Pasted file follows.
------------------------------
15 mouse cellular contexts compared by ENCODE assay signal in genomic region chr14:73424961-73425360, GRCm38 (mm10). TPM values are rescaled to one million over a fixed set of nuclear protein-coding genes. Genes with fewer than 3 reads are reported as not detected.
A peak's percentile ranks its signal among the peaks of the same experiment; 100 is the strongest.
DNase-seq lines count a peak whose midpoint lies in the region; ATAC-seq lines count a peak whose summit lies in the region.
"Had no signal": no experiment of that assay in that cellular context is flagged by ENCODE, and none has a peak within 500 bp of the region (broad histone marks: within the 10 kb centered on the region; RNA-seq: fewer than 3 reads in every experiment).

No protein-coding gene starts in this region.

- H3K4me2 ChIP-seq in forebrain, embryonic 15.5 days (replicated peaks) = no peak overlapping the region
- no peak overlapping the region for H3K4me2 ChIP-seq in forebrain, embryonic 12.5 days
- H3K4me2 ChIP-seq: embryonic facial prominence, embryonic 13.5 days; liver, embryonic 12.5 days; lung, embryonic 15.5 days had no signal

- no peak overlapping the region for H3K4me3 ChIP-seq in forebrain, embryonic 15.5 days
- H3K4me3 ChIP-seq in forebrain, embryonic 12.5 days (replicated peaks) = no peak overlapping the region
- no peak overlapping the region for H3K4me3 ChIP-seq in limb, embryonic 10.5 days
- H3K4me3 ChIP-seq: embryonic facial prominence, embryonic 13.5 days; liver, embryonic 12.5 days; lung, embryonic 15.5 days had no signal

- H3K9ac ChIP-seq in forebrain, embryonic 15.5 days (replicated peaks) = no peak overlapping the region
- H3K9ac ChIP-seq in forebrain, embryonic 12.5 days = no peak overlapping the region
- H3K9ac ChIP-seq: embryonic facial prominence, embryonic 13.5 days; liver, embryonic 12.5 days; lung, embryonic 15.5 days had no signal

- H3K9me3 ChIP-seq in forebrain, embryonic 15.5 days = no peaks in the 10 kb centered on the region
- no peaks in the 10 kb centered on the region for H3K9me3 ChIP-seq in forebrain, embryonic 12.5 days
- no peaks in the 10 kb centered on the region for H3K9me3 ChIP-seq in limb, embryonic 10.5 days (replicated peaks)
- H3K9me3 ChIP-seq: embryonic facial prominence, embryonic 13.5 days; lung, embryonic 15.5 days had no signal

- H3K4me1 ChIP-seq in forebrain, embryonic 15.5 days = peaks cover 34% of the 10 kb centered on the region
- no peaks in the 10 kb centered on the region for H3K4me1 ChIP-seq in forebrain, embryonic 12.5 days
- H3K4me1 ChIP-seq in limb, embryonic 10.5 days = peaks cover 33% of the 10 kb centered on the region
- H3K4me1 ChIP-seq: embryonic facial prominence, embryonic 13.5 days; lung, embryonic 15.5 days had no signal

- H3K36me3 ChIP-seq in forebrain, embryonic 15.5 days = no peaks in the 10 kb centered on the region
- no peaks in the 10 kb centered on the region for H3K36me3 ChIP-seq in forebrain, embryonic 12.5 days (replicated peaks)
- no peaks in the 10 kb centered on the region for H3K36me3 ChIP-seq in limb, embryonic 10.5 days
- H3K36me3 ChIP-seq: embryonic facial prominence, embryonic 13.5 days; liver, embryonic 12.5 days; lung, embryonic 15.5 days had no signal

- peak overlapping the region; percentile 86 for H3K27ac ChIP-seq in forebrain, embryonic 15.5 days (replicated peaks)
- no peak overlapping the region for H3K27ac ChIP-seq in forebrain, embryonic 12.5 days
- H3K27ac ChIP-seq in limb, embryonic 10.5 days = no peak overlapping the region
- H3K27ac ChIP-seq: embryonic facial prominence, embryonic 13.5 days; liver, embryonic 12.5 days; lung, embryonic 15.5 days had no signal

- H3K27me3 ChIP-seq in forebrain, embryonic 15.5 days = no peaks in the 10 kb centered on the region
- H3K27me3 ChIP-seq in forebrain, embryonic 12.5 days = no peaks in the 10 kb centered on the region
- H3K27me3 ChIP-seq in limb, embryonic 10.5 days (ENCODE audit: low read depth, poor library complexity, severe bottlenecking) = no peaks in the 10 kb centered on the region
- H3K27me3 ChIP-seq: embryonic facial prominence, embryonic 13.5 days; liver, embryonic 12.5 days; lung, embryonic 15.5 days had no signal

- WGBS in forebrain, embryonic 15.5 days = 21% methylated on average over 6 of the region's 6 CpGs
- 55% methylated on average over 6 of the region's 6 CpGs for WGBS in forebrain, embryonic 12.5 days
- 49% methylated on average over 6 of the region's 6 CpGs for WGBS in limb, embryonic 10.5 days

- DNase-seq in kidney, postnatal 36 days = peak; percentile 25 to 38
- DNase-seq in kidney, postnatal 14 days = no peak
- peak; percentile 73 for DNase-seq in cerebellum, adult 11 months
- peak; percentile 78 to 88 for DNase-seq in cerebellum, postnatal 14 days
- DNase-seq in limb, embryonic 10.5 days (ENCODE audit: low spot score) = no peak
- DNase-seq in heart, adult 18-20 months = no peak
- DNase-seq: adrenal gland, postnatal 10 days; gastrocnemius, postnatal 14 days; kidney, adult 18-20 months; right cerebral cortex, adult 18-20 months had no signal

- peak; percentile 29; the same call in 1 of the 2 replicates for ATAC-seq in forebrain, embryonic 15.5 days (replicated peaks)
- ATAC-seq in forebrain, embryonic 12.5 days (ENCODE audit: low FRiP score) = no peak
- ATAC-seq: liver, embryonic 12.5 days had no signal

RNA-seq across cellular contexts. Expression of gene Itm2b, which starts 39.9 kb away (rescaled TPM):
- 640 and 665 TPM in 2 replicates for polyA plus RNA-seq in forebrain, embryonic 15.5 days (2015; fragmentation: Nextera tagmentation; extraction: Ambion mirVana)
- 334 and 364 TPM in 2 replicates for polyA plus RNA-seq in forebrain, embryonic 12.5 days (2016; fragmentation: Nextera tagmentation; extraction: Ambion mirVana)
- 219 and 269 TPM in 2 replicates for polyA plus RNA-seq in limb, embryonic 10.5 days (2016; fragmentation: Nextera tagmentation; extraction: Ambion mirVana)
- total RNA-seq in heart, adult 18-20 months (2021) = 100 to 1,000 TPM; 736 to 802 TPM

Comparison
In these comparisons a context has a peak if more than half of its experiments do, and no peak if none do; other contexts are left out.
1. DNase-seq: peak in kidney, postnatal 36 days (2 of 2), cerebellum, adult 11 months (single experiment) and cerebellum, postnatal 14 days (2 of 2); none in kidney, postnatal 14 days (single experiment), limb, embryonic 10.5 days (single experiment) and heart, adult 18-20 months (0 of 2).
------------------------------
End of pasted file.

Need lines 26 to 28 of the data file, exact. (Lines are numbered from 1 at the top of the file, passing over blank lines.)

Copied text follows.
- no peaks in the 10 kb centered on the region for H3K36me3 ChIP-seq in limb, embryonic 10.5 days
- H3K36me3 ChIP-seq: embryonic facial prominence, embryonic 13.5 days; liver, embryonic 12.5 days; lung, embryonic 15.5 days had no signal

- peak overlapping the region; percentile 86 for H3K27ac ChIP-seq in forebrain, embryonic 15.5 days (replicated peaks)